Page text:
Ed Miliband has not had a good start to the year. He returned to the dispatch box for PMQs last Wednesday looking to put the previous year behind him. His supporters may well point to his successes, such as fathering the Oxford Dictionary Word Of The Year, but 2011 was definitely not the year of the Ed (Miliband, that is). Some say that PMQs is unimportant, and in many ways it is. When it comes to party morale though, it can play a significant role. Miliband will have stepped up to the dispatch box with memories of the last time he was there; when David Cameron played conductor to government benches prompting them into a raucous outburst as he put Miliband in his place and summed up the year for the Labour leader. Click here to keep reading
Some might argue that Prime Minister’s Questions on 13 July 2011 were a textbook example of what PMQs should be: a raucous chamber, a contentious issue and two party leaders hissing at one another. The reality, though, was a rather more disappointing sequences of questions which – while certainly exciting the house and leaving Speaker John Bercow rather flustered – did little to illuminate any substantive policy differences. Click here to keep reading
Ed Miliband may still have some distance to go to convince anyone that he’s capable of delivering a Parliamentary majority, but it already looks as if he’s travelled a respectable distance from his previous Commons disasters.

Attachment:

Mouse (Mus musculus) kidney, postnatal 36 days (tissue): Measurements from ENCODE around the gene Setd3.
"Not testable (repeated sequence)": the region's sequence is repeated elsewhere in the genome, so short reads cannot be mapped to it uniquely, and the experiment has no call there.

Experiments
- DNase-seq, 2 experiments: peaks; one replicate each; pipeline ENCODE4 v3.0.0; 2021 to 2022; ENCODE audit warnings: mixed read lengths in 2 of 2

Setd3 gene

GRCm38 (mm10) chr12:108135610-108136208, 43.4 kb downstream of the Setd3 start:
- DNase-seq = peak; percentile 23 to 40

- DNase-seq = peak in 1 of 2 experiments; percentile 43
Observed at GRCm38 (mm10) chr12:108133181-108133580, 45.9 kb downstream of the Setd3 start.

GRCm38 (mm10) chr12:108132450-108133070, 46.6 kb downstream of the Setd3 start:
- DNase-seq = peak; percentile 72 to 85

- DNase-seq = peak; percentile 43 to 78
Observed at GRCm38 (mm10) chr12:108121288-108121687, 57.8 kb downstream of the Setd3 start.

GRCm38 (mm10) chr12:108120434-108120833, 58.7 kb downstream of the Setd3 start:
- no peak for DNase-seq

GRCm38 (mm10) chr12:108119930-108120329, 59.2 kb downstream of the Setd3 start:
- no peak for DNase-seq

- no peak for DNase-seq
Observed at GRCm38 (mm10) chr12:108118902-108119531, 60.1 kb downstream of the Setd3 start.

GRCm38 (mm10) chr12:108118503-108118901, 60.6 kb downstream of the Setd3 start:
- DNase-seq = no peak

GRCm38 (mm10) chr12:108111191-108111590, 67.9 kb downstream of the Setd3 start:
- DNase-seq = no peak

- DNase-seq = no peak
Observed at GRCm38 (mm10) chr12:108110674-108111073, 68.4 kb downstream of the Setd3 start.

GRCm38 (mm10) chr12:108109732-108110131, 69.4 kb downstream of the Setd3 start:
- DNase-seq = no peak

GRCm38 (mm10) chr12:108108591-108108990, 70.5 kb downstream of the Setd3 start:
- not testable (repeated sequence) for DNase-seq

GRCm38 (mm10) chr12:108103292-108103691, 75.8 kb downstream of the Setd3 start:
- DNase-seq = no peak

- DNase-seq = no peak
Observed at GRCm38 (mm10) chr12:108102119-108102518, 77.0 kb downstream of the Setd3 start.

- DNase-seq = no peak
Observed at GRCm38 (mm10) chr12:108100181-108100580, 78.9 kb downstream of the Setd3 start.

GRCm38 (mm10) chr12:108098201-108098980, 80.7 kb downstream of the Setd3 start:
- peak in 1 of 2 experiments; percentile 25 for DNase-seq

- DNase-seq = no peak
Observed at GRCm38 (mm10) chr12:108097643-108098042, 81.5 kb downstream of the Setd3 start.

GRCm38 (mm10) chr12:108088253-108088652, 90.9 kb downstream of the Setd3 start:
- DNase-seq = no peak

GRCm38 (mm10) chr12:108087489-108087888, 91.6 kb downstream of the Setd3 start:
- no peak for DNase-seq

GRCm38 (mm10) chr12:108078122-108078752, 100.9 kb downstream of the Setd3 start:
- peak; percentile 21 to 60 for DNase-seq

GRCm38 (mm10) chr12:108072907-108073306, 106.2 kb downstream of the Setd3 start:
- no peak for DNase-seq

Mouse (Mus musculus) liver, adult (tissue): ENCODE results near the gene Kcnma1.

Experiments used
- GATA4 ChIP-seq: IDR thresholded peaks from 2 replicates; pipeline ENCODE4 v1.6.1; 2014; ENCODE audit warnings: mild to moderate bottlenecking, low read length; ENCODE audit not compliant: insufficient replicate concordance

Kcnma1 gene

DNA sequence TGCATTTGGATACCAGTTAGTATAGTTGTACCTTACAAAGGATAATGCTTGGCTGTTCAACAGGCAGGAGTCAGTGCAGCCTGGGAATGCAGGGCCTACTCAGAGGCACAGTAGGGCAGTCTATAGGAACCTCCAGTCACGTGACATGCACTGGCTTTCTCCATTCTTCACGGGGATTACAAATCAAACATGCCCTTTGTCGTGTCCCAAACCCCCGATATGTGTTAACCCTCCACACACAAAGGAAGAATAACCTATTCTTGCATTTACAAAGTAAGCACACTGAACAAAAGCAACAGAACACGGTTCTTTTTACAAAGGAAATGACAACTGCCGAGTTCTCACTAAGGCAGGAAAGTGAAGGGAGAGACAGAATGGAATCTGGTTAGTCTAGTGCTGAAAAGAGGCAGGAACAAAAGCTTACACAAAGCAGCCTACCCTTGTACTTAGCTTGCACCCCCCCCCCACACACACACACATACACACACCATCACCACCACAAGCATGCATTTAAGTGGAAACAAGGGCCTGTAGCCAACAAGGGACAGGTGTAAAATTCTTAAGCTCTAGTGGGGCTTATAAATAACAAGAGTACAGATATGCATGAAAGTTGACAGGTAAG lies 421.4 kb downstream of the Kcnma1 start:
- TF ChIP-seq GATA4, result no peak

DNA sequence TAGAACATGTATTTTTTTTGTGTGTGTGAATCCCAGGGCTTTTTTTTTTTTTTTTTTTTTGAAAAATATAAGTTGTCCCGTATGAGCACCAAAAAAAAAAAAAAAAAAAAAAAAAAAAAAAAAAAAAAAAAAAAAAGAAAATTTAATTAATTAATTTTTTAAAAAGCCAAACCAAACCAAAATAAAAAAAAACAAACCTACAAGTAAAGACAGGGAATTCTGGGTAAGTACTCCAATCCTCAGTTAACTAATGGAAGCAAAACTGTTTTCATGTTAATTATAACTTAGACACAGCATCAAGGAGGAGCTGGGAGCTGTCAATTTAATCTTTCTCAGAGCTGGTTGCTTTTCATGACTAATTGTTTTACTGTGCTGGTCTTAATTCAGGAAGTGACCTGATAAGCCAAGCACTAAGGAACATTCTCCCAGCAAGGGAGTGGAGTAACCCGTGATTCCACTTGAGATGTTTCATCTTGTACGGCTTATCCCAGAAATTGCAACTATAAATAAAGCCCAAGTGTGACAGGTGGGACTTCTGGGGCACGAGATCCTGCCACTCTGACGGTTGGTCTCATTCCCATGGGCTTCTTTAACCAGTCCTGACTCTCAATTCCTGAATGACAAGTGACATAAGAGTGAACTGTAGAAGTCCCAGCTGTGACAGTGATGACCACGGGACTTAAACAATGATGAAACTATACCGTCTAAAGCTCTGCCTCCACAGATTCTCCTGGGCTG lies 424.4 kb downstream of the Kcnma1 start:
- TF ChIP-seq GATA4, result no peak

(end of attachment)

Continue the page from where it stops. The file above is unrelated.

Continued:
The focus of this week’s PMQs was the News of the World ‘phone hacking’ scandal, and the result was a strangely subdued exchange between the two major party leaders – at least at first. How, after all, can you try and generate political capital from the hacking of a murder victim’s phone? Click here to keep reading
During Wednesday’s Prime Minister’s Questions, Labour leader, Ed Miliband continued his tactic of asking detailed policy questions in an attempt to wrong foot his rival and gain greater leverage for the Labour narrative that the Prime minister is incompetent. Sensing an opportunity, David Cameron neglected to answer the question as there were, you see, more pressing issues. Apparently, he was only too eager to bring up the strikes that did, despite the government’s greatest endeavours, take place on Thursday. This, of course, had nothing at all to do with his inability to answer the detailed question. Instead, the Prime Minister leapt up with glee, before declaring, “What the whole country will have noticed is that at a time when the whole country is worried about strikes, he can’t ask about strikes because he’s in the pocket of the unions”. And there it was; Cameron’s mishandling of an issue, he himself stated was of supreme importance, had conformed spectacularly to Labour’s characterisation of the PM as incompetent. Yet, in order to save himself from ignominy, Mr. Cameron managed to wheel out the age-old Tory line on Labour, and one given extra credence by Mr. Miliband’s fragile leadership.